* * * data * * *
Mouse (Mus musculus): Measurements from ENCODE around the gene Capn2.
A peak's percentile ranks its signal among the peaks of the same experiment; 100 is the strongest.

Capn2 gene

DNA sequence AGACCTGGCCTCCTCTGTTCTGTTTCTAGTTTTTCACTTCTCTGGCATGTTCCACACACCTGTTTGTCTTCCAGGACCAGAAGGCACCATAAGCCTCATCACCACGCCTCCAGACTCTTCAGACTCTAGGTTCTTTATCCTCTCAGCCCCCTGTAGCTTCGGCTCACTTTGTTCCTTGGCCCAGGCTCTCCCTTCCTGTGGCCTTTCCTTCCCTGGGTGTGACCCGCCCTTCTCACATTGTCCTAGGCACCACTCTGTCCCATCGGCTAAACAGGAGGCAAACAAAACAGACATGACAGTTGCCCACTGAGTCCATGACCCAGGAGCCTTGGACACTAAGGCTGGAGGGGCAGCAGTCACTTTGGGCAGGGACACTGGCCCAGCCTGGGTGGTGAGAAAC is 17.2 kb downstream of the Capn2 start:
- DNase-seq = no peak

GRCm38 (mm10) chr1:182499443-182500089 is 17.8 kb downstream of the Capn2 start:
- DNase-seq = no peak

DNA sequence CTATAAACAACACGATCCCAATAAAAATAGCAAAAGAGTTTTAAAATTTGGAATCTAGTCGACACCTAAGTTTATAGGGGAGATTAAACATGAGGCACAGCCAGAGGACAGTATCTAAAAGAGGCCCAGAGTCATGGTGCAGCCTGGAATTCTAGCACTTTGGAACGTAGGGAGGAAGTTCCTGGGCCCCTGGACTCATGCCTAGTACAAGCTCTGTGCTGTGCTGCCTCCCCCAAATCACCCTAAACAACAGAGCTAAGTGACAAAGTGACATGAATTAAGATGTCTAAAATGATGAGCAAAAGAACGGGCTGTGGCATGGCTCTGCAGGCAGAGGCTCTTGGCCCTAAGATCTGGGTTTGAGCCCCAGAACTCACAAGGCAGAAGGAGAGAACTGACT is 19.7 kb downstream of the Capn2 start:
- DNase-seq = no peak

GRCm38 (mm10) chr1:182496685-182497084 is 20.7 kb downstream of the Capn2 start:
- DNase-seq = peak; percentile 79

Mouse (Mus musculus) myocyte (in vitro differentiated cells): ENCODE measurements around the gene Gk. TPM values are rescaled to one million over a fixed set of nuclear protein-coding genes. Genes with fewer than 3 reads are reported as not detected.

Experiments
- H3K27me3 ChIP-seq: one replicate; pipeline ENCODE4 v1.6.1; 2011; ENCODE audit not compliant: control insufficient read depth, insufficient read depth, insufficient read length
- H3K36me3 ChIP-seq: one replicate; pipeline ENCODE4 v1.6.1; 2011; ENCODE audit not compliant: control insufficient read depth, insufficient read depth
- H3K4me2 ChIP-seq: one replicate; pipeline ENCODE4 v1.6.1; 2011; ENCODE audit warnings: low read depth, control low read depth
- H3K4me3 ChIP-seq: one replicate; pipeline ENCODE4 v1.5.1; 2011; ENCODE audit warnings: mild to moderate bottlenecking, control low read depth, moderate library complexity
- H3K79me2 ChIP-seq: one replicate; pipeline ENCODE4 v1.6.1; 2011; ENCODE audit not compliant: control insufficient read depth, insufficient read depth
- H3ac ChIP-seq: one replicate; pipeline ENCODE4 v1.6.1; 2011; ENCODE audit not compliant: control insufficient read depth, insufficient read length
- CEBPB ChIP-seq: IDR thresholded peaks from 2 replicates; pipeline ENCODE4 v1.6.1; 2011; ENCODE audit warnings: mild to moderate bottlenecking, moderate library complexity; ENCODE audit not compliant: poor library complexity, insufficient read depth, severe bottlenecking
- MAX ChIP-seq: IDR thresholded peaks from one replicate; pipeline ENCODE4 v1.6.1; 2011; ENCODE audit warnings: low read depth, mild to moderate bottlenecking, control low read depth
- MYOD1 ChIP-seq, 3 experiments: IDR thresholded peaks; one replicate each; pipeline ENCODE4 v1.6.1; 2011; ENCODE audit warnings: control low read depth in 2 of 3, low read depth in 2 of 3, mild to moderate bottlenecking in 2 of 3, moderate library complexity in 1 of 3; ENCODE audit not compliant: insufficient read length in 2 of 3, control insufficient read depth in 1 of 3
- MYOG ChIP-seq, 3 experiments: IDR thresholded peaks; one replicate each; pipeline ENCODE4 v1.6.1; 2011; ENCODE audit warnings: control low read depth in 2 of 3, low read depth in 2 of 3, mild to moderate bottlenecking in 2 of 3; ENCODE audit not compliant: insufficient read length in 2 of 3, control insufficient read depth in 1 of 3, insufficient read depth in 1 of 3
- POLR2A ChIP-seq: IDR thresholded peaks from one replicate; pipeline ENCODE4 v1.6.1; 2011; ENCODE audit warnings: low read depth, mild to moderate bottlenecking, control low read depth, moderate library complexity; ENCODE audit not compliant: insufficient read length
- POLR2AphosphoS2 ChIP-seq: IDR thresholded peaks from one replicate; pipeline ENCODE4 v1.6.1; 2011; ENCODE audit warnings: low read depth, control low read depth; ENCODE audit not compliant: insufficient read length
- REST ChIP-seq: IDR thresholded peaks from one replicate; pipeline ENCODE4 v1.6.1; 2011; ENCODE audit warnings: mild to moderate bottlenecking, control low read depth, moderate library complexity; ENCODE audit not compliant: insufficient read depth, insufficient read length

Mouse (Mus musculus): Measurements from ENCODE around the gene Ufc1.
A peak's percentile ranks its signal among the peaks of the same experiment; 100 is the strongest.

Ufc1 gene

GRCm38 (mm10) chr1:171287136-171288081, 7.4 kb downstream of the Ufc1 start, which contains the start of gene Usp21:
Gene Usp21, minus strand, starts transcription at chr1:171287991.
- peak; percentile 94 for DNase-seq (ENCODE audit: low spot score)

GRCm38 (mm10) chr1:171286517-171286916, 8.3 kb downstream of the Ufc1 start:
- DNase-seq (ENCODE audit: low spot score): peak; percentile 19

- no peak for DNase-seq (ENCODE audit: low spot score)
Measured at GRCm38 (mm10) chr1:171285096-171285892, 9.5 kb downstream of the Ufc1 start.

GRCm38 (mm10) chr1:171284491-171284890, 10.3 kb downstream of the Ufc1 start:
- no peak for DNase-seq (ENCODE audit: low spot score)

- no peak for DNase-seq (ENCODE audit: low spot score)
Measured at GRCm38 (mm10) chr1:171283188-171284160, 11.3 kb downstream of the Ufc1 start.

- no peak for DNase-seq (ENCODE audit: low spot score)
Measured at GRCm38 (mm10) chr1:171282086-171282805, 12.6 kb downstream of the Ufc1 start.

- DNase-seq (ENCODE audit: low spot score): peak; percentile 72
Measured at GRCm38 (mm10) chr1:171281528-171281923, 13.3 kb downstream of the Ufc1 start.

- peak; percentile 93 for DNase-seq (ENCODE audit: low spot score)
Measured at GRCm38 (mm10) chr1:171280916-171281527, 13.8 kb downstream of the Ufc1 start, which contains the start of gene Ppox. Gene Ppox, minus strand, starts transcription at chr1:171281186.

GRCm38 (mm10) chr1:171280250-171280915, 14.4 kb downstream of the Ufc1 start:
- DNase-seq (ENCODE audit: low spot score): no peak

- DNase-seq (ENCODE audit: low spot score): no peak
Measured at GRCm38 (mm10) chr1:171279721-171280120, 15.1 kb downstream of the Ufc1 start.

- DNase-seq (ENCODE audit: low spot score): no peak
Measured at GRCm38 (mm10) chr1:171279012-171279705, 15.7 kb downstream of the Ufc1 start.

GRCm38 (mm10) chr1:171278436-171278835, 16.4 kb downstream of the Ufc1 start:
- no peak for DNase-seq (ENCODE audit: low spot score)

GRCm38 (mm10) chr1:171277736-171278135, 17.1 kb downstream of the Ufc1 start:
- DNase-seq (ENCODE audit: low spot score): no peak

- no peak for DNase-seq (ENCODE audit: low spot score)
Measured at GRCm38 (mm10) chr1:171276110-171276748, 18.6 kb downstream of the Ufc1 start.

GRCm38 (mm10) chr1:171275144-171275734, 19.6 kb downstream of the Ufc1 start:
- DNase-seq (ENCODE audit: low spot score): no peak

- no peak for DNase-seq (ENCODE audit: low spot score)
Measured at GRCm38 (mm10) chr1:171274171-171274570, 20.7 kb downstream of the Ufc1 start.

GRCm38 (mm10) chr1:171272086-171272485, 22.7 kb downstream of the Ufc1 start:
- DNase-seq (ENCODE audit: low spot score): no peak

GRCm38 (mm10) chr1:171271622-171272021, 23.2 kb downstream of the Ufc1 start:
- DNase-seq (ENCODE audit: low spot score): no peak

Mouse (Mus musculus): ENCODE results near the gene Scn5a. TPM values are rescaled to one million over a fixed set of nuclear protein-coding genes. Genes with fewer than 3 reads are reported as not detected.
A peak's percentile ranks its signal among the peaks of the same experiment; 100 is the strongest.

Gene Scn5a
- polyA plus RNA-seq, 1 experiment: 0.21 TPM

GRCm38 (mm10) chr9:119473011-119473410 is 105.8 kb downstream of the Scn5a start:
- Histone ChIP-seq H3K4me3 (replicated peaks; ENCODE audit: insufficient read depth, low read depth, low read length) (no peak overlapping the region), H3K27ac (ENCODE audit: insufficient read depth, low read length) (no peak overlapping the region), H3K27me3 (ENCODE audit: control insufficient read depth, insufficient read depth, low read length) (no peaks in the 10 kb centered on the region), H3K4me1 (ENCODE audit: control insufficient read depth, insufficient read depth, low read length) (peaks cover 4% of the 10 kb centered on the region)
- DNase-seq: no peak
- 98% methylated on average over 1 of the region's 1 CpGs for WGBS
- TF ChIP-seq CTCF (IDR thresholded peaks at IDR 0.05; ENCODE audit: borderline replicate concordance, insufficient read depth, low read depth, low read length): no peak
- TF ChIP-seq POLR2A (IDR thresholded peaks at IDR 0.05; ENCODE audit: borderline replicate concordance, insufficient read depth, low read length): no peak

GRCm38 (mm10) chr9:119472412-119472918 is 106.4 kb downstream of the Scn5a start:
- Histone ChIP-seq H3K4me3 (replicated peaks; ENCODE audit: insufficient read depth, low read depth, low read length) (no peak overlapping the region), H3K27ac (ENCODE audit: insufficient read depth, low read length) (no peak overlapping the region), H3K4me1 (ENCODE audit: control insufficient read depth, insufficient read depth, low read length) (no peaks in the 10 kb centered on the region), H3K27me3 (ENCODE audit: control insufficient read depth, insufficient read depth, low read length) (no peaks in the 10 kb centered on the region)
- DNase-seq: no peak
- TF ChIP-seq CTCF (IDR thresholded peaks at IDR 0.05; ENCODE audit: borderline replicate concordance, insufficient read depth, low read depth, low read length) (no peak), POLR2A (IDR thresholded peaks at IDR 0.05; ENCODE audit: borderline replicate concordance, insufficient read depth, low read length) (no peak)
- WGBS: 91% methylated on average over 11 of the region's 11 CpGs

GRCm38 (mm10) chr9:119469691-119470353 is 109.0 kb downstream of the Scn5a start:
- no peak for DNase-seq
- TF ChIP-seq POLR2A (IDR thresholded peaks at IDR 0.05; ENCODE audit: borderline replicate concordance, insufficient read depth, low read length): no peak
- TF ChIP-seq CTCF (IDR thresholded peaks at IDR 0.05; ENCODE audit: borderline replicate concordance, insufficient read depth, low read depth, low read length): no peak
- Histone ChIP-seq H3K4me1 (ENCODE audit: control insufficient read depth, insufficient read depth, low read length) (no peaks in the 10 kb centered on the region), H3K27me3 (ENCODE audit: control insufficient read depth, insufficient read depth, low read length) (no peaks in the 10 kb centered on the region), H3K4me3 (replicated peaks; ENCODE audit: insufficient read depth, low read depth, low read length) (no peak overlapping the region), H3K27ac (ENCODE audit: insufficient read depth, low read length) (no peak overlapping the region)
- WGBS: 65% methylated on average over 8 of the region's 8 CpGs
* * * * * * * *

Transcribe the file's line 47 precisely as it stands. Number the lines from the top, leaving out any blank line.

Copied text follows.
GRCm38 (mm10) chr1:171280250-171280915, 14.4 kb downstream of the Ufc1 start: